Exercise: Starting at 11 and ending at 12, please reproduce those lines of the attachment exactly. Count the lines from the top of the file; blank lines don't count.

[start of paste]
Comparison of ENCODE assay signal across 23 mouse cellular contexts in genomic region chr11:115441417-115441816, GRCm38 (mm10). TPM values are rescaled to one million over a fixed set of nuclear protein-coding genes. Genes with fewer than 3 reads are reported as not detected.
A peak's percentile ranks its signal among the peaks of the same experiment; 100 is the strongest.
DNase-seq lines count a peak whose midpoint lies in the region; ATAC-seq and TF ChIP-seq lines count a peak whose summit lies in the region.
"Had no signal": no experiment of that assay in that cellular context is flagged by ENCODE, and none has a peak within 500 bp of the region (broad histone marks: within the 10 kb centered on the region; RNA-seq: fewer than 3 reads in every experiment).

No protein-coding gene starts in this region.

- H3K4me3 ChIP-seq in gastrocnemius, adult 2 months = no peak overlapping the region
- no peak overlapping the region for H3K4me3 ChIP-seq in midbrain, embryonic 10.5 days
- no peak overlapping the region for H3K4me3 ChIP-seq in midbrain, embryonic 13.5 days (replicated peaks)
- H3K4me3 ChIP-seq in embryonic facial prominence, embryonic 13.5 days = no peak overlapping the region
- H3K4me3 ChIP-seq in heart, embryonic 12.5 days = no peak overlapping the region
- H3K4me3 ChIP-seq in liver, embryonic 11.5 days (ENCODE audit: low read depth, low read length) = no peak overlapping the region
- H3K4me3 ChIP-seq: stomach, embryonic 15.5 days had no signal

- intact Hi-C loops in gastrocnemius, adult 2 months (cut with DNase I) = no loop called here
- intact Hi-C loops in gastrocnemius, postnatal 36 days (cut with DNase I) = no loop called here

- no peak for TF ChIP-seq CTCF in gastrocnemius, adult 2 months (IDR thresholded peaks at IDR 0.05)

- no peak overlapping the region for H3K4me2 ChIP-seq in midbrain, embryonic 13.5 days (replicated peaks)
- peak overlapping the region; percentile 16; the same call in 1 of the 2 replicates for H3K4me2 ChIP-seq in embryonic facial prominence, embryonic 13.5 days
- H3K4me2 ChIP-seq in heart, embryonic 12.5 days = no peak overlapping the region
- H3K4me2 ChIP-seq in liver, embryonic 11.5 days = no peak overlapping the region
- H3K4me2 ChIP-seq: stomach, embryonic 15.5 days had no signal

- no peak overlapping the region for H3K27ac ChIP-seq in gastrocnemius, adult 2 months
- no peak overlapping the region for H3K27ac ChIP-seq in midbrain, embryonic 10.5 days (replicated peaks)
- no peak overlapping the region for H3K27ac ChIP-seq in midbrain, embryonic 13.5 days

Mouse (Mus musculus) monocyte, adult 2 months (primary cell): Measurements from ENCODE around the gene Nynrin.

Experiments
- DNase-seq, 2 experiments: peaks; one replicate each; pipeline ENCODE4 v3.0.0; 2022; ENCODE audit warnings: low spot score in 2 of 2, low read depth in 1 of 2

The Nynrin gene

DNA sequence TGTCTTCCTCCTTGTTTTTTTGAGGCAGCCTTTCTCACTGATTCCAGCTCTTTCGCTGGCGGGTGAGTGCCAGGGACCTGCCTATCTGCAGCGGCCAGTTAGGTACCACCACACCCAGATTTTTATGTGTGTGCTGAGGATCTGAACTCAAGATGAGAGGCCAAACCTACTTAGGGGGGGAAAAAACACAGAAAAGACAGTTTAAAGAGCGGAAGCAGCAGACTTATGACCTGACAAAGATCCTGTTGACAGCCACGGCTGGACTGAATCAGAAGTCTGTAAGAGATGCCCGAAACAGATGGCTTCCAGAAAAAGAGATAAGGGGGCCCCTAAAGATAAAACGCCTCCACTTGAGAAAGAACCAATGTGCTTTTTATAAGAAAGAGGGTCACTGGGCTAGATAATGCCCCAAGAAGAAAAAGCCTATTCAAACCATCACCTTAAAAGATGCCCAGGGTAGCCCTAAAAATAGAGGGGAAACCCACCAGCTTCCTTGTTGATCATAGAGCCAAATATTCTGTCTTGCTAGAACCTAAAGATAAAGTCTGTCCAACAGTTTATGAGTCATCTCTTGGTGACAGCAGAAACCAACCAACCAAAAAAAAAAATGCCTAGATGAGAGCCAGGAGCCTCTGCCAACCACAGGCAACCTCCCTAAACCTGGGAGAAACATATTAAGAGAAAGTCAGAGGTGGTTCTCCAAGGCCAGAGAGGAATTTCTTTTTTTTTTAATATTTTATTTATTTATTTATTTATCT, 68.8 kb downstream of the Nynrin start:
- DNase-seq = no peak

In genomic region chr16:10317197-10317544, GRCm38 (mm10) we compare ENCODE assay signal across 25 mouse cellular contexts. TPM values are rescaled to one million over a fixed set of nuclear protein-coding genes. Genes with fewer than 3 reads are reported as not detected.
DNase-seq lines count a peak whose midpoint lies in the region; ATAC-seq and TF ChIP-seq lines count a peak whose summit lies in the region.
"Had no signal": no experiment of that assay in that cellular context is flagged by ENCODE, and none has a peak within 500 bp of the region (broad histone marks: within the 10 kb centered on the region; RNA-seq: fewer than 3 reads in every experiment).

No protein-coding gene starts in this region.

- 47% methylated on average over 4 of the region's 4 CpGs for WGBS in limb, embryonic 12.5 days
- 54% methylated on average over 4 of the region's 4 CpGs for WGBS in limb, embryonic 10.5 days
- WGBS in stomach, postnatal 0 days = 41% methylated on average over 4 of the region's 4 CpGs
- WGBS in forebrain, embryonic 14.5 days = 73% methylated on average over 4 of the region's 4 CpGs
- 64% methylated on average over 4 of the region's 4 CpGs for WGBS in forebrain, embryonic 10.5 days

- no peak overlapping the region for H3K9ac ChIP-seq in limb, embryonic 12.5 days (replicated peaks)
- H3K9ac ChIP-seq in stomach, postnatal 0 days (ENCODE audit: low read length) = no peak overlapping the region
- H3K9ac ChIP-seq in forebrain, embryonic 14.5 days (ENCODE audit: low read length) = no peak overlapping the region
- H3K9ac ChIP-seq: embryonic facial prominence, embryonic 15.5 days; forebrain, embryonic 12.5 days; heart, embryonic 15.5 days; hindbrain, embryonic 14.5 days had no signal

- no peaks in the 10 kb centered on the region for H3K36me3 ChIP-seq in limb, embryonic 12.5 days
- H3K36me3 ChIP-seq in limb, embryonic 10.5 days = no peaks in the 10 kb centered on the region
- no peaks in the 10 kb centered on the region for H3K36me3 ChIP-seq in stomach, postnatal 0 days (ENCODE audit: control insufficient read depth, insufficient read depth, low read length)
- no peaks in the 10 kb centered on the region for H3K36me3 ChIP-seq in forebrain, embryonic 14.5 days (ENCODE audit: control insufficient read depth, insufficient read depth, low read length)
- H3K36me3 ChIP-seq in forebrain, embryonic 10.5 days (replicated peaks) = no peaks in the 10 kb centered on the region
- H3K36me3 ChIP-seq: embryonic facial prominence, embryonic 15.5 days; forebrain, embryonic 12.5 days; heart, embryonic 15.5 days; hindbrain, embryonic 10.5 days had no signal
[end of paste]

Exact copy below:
- H3K4me3 ChIP-seq in liver, embryonic 11.5 days (ENCODE audit: low read depth, low read length) = no peak overlapping the region
- H3K4me3 ChIP-seq: stomach, embryonic 15.5 days had no signal